There’s the Cruyff Turn, the Panenka penalty, the Papin volley, the Maradona 360 or the Zidane roulette.
But even those greats didn’t have an entire position named after them. 'Inverted winger' conjures up images of Arjen Robben or Cristiano Ronaldo cutting inside onto their strong foot; 'false no.9' does the same for Lionel Messi or Francesco Totti dropping from the centre-forward role to create and exploit space.
But there’s one position reserved for one man in particular, which evokes only memories of a single player, the one against that all specialist defensive midfielders are judged: The Makelele Role.
The term entered common footballing parlance to combat just how underappreciated the France international was during the Galactico era at Real Madrid. Steve McManaman labelled Makelele "the most important and yet least appreciated midfielder at the club”.
The great Zinedine Zidane went one step further when asked about Madrid president Florentino Perez shipping Makelele out and bringing in David Beckham. “Why put another layer of gold paint on the Bentley when you are losing the entire engine?” he asked.
Born in Kinshasa, the capital of Zaire, now known as the Democratic Republic of the Congo, he moved to Savigny-le-Temple in south-east Paris as a young child. Football was in his blood, with his father, Andre-Joseph, a Zaire international who was a constant confidant throughout his son’s glittering career.
Claude made his Ligue 1 debut in 1991 after joining Nantes as an 18-year-old, and as he forced his way into the team, it was his first steps towards making a position his own.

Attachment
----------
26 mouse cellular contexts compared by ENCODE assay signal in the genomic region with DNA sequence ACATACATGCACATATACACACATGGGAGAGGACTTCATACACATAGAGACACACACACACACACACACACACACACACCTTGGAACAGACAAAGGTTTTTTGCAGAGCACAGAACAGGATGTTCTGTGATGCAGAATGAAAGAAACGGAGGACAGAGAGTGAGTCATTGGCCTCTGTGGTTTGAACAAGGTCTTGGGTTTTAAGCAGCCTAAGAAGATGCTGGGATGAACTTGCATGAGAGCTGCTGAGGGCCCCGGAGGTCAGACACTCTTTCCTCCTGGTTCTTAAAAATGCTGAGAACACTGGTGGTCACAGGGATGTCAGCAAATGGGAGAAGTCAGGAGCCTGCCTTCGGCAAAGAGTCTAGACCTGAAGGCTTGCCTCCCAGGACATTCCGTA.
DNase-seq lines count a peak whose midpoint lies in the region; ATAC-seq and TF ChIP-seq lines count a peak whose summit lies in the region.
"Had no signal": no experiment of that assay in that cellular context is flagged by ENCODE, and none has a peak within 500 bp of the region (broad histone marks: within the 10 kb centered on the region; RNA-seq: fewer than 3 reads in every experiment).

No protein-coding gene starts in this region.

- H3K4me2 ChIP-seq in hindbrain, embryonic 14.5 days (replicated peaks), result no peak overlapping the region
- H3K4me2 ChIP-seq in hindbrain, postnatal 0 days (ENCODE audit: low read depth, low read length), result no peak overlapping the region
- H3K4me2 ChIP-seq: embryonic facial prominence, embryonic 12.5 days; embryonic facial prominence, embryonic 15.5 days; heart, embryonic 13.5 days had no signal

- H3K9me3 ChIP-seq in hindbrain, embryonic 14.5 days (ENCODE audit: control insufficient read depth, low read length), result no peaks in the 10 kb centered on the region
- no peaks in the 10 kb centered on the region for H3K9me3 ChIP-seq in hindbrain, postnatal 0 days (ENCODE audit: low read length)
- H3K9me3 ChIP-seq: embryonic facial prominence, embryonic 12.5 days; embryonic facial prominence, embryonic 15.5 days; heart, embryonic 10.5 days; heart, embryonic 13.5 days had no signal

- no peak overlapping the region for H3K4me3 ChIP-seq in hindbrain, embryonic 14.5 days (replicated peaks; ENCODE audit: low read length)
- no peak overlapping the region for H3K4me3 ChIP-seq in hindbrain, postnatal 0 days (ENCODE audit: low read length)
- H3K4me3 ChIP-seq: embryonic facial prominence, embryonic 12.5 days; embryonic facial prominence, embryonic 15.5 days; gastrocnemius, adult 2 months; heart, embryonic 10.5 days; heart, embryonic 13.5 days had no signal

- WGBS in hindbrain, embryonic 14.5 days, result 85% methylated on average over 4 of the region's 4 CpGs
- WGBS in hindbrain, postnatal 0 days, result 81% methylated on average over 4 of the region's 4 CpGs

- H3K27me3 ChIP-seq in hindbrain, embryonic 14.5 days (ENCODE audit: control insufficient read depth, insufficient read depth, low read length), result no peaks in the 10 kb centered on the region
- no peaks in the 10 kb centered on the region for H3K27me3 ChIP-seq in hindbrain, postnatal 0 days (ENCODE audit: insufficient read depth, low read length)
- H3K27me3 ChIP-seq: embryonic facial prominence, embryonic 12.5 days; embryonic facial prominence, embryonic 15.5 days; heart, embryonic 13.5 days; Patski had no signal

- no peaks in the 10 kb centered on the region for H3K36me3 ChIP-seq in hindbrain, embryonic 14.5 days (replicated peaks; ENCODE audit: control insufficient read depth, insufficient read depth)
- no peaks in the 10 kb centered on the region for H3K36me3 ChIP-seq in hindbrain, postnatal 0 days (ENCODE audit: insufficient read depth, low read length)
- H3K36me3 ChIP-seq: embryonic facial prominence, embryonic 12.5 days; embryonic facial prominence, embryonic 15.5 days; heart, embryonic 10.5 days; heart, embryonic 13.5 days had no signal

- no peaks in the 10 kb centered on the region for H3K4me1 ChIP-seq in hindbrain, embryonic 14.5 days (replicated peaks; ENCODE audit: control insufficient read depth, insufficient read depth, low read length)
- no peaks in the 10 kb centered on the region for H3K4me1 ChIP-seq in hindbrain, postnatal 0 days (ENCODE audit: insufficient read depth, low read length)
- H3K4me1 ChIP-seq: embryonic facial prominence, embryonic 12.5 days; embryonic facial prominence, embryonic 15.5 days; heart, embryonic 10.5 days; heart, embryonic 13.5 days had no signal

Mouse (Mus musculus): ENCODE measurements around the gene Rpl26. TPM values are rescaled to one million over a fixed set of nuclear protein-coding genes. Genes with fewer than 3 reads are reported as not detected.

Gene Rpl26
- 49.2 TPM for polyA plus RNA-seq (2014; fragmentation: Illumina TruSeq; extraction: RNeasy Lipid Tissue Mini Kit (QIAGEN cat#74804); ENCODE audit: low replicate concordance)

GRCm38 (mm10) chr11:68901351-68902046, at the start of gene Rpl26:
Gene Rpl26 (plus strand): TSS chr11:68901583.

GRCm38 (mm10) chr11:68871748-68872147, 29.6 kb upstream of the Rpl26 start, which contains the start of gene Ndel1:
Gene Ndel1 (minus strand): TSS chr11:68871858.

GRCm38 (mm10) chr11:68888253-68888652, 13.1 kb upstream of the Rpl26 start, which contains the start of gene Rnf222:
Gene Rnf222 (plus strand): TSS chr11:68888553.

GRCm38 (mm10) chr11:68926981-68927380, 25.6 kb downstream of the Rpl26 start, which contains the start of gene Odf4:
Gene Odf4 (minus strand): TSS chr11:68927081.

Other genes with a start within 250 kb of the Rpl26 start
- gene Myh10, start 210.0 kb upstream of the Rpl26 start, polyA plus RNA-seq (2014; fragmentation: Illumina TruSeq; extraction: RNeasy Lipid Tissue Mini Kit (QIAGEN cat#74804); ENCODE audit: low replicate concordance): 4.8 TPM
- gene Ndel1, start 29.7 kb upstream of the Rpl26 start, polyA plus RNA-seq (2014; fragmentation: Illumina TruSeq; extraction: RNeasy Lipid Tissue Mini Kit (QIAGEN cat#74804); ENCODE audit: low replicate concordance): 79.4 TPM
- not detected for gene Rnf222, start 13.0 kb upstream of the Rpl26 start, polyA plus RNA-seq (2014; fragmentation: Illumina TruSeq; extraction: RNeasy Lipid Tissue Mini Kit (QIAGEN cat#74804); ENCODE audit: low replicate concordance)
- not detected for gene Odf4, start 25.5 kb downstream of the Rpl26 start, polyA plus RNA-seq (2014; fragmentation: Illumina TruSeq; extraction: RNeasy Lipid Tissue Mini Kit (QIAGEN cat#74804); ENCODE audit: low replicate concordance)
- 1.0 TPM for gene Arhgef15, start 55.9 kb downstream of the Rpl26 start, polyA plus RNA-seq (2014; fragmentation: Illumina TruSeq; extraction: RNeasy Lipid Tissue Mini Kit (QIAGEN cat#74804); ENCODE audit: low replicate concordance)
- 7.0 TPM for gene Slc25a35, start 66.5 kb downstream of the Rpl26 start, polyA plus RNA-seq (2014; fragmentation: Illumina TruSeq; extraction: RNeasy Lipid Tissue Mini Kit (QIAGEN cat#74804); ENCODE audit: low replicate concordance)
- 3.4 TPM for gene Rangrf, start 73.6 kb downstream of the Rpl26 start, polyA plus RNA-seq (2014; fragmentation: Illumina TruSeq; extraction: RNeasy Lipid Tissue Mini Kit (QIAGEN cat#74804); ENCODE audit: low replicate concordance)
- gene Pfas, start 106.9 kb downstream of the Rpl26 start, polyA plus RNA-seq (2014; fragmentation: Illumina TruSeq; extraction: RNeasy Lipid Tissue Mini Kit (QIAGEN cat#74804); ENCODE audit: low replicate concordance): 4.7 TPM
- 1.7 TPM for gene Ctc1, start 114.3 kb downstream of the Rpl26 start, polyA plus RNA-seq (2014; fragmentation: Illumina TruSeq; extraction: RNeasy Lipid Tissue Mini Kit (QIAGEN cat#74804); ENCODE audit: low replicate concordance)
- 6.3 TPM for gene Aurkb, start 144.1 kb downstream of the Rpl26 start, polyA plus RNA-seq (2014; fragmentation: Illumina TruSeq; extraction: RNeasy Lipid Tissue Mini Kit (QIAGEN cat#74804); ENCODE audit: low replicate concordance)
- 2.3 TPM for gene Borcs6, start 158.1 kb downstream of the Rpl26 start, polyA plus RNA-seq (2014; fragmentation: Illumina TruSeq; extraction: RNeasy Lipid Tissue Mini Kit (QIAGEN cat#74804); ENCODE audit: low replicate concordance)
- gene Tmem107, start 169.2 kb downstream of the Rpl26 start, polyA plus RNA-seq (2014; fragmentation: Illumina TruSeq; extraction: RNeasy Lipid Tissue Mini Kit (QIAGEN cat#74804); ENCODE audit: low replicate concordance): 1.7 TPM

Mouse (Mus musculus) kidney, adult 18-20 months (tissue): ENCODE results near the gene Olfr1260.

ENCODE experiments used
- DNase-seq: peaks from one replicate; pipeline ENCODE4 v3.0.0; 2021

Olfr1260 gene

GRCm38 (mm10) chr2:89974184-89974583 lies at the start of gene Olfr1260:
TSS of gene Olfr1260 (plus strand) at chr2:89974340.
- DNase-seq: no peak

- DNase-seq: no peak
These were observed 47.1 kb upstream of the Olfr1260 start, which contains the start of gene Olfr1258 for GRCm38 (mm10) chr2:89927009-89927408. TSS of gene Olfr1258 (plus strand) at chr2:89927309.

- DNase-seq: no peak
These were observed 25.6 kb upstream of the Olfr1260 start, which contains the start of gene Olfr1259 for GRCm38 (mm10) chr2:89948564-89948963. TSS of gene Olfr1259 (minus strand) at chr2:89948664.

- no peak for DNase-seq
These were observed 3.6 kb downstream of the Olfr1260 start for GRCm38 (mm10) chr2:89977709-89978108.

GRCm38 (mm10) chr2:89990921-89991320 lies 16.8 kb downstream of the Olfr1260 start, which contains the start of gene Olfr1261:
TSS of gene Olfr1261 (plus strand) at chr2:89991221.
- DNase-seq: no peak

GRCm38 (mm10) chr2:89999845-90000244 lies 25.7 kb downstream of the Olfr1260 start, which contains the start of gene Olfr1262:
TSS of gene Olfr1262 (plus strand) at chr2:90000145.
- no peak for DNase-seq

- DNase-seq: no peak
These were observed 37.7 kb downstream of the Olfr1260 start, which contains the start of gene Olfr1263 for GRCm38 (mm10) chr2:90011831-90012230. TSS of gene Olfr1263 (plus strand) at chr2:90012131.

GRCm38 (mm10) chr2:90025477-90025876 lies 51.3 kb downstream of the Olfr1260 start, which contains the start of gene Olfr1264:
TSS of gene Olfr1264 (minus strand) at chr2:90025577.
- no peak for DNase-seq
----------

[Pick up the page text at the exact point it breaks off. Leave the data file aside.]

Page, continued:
“We found a role that was perfectly well suited to him,” then coach and Nantes club legend, Jean-Claude Suaudeau, told Presse Ocean. “He stopped trying to dribble or playing the final pass. Instead, he prevented others. It was the right option as his game blossomed.”
For four years, Makelele quietly manned the engine room of the famous Nantes side of Christian Karembeu, Patrice Loko and Benoit Cauet, who shocked the nation by marching to the Ligue 1 title in 1995.
“We won the league in 1995 and the following year reached the semi-finals of the Champions League,” Makelele told the Guardian.
“For a young team from a small club like Nantes to play a semi-final against Juventus was incredible. We lost 4-3, but it was a beautiful adventure and it made me even more ambitious. I saw myself going to a big club and winning big trophies.”
With a home World Cup on the horizon, Makelele rejected interest from abroad, instead opting to remain visible by joining Marseille. It proved a bad decision.
“The pressure was enormous and the team was hardly superb. It was a season of sufferance,” he admitted.
A squad featuring Laurent Blanc, William Gallas, Christophe Dugarry and Fabrizio Ravanelli slumped to a fourth-placed finish and Makelele was overlooked by France coach Aime Jacquet that summer.
After more than 200 appearances in Ligue 1, it was time to move on, for a fresh start and a new home in a new league as he headed for Spain to join Celta.
“After Marseille, I came to appreciate football again in Vigo. I arrived at a club I didn't know anything about so it was a bit of an adventure.”
That adventure saw him star as the springboard from which the likes of Valery Karpin and Alexandr Mostovoi could lead an exciting side.
His fine form earned him a move to Real Madrid, where he quietly led them to two league titles and 2001–02 UEFA Champions League glory.
But Perez wanted more. He wanted glamour, glitz and the marketing euros that they brought. “He wasn't a header of the ball and he rarely passed the ball more than three metres," Perez embarrassingly stated when criticised for his remarkable decision to offload Makelele to Chelsea.
"Younger players will arrive who will cause Makelele to be forgotten.”
Makelele was never forgotten. They even named a position after him.